How Protecting Forest Land Rights Can Meet Climate Commitments
The climate mitigation benefits from tenure-secure community land can help countries achieve both SDG13 on climate action and the commitments made in Nationally Determined Contributions (NDCs) under the Paris Agreement. Many governments recognize the key role of forests as carbon sinks, committing in their NDCs to protect forests, reduce deforestation rates and restore forestlands. However, to date, the NDCs of only 21 countries — representing 13 percent of the world's tropical and subtropical forest area — include clear commitments to secure community land or promote community management of natural resources. Of these, only Cambodia set a measurable target for securing community land rights in its NDC. Brazil, Indonesia and other large countries with high deforestation rates failed to do so.
This missed opportunity will make it harder for countries to meet their climate targets and make progress on the SDGs. For example, Colombia's NDC commits to shrinking national GHG emissions by an estimated 67 megatons of carbon dioxide by 2030. Securing indigenous lands in the Colombian Amazon would avoid the release of about 3-4.6 megatons of carbon dioxide emissions per year, adding up to 69 percent of the government's commitment by 2030. Yet the government's NDC makes no specific commitments on land rights.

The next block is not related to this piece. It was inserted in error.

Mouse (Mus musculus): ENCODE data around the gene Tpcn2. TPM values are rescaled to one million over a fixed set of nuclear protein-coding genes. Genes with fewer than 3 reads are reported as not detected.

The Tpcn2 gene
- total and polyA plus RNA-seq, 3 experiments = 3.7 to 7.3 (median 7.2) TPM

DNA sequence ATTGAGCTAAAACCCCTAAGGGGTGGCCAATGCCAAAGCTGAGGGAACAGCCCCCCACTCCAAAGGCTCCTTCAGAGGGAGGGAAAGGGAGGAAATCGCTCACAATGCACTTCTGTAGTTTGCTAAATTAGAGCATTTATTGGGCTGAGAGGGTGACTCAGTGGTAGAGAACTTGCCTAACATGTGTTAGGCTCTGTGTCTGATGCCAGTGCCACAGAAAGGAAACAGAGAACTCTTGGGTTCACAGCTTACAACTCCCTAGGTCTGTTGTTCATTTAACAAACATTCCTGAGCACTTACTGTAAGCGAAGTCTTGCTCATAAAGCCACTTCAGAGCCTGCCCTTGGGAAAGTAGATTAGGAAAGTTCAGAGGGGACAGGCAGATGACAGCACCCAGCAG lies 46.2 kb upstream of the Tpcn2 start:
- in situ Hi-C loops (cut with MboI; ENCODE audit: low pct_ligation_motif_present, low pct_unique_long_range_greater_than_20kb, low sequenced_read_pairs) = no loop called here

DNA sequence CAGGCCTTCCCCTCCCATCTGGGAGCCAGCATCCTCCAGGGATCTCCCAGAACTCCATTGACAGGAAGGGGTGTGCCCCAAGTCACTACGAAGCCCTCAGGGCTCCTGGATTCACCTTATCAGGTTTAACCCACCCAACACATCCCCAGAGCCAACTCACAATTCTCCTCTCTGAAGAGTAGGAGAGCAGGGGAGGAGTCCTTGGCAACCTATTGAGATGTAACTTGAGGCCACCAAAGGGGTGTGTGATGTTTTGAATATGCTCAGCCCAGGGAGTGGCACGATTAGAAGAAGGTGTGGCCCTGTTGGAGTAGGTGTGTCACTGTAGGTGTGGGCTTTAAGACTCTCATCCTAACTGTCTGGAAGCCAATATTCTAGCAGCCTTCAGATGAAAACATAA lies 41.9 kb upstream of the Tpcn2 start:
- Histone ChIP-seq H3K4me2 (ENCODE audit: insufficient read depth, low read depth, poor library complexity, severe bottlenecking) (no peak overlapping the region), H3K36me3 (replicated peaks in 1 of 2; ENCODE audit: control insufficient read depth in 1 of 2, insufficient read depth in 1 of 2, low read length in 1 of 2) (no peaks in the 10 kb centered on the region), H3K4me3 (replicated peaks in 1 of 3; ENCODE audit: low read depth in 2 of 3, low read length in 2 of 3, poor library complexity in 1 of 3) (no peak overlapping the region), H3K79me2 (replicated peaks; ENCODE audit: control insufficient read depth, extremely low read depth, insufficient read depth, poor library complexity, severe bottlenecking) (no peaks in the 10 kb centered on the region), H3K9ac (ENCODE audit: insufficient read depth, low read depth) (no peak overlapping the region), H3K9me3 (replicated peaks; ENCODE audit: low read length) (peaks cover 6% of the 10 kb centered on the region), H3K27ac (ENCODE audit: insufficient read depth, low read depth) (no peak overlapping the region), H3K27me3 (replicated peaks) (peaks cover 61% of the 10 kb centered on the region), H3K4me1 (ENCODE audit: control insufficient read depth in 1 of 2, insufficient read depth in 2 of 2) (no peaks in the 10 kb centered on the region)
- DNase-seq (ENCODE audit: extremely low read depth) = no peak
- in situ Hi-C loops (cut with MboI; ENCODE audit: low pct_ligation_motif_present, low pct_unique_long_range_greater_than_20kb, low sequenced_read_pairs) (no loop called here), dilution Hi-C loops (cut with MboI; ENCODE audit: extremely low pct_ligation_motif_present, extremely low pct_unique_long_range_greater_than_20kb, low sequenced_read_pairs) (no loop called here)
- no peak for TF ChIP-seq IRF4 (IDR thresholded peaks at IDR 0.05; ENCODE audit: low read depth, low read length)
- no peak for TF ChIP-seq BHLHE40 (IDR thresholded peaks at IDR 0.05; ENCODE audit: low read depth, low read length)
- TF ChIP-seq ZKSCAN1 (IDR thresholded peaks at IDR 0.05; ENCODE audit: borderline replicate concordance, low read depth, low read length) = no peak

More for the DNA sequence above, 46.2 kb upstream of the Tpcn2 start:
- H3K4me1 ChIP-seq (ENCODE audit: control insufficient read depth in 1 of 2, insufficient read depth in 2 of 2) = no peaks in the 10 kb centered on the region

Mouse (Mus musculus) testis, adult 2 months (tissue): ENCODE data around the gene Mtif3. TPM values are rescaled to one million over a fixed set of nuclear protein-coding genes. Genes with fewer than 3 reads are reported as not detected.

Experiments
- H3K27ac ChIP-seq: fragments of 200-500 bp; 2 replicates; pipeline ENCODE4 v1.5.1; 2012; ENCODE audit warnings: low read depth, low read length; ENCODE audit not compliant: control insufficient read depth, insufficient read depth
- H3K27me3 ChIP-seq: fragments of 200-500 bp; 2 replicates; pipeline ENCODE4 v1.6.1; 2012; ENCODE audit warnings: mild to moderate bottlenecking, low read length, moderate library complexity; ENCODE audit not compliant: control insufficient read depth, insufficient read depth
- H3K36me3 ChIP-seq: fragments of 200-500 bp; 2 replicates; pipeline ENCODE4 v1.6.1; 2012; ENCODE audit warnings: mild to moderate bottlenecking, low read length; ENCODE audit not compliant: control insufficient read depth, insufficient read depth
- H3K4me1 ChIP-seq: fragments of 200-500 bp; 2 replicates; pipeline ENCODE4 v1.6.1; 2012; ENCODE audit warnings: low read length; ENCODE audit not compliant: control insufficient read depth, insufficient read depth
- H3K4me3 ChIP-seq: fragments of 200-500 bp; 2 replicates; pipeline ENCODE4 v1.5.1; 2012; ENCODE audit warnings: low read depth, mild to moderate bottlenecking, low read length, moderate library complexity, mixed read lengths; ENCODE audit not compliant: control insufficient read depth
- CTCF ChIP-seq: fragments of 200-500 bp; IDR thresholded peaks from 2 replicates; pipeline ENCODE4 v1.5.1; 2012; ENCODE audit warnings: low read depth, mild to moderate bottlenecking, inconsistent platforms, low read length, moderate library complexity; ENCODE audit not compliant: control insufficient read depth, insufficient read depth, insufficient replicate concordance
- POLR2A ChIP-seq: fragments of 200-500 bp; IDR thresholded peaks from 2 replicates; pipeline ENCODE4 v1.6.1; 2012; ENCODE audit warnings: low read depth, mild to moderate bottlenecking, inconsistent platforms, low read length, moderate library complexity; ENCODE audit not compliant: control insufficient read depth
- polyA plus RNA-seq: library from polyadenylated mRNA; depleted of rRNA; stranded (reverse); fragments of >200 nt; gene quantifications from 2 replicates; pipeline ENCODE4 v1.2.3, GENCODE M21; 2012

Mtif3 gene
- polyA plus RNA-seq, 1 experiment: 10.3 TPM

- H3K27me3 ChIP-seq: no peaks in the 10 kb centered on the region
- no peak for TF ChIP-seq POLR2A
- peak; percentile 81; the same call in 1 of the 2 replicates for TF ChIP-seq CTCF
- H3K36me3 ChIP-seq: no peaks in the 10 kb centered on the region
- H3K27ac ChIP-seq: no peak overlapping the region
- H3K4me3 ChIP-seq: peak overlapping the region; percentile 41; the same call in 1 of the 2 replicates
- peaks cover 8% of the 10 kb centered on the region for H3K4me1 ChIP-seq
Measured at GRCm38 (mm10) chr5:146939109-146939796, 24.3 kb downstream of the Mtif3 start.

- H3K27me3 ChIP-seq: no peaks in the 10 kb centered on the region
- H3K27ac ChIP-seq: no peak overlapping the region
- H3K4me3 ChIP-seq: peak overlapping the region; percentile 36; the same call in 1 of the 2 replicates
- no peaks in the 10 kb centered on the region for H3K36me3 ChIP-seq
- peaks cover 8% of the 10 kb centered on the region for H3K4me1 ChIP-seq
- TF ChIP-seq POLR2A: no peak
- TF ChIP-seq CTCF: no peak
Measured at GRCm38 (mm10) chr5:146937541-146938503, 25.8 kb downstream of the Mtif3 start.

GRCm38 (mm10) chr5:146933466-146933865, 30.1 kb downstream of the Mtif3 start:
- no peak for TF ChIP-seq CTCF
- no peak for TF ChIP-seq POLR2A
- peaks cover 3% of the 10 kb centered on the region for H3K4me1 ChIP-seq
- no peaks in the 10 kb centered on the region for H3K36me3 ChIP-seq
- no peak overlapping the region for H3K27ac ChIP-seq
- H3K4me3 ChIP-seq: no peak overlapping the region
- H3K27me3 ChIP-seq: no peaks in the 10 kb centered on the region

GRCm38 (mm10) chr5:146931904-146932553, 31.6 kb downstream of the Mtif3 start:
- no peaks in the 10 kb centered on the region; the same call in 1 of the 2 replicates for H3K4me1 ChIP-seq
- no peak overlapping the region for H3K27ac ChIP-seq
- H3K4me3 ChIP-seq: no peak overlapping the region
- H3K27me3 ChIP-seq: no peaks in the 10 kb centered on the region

Securing collective land rights offers a low-cost, high-reward investment for developing country governments and their partners to meet national development objectives and the 17 Sustainable Development Goals. Photo by Zeeshan.dk/Flickr
Securing the World's Community Lands: A Roadmap
There is a strong and compelling environment and development case to be made for securing community lands. Given the significant local, national and global benefits to be gained, making community land rights a priority agenda item offers a low-cost, high-reward investment for developing country governments and their development partners. Securing community lands is also a cost-effective climate mitigation measure for countries everywhere when compared to other carbon capture and storage approaches.
While each country has its own approach and unique circumstances for securing community lands, some important common measures can and must be introduced wherever they are absent. In particular, governments should prioritize: